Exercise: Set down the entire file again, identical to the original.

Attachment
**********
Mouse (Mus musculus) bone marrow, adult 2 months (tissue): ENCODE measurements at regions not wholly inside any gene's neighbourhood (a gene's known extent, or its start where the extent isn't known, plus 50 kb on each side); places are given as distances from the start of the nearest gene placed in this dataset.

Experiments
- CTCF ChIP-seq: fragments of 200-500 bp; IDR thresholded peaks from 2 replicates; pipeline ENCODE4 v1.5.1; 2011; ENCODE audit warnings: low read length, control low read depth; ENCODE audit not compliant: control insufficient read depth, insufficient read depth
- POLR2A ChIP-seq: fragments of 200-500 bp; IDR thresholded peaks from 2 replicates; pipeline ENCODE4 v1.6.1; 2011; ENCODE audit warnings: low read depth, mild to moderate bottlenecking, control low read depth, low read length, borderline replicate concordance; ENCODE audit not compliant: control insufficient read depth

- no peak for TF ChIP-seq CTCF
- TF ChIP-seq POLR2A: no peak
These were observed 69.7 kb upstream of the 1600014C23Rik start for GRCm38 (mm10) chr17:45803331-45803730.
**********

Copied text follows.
Mouse (Mus musculus) bone marrow, adult 2 months (tissue): ENCODE measurements at regions not wholly inside any gene's neighbourhood (a gene's known extent, or its start where the extent isn't known, plus 50 kb on each side); places are given as distances from the start of the nearest gene placed in this dataset.

Experiments
- CTCF ChIP-seq: fragments of 200-500 bp; IDR thresholded peaks from 2 replicates; pipeline ENCODE4 v1.5.1; 2011; ENCODE audit warnings: low read length, control low read depth; ENCODE audit not compliant: control insufficient read depth, insufficient read depth
- POLR2A ChIP-seq: fragments of 200-500 bp; IDR thresholded peaks from 2 replicates; pipeline ENCODE4 v1.6.1; 2011; ENCODE audit warnings: low read depth, mild to moderate bottlenecking, control low read depth, low read length, borderline replicate concordance; ENCODE audit not compliant: control insufficient read depth

- no peak for TF ChIP-seq CTCF
- TF ChIP-seq POLR2A: no peak
These were observed 69.7 kb upstream of the 1600014C23Rik start for GRCm38 (mm10) chr17:45803331-45803730.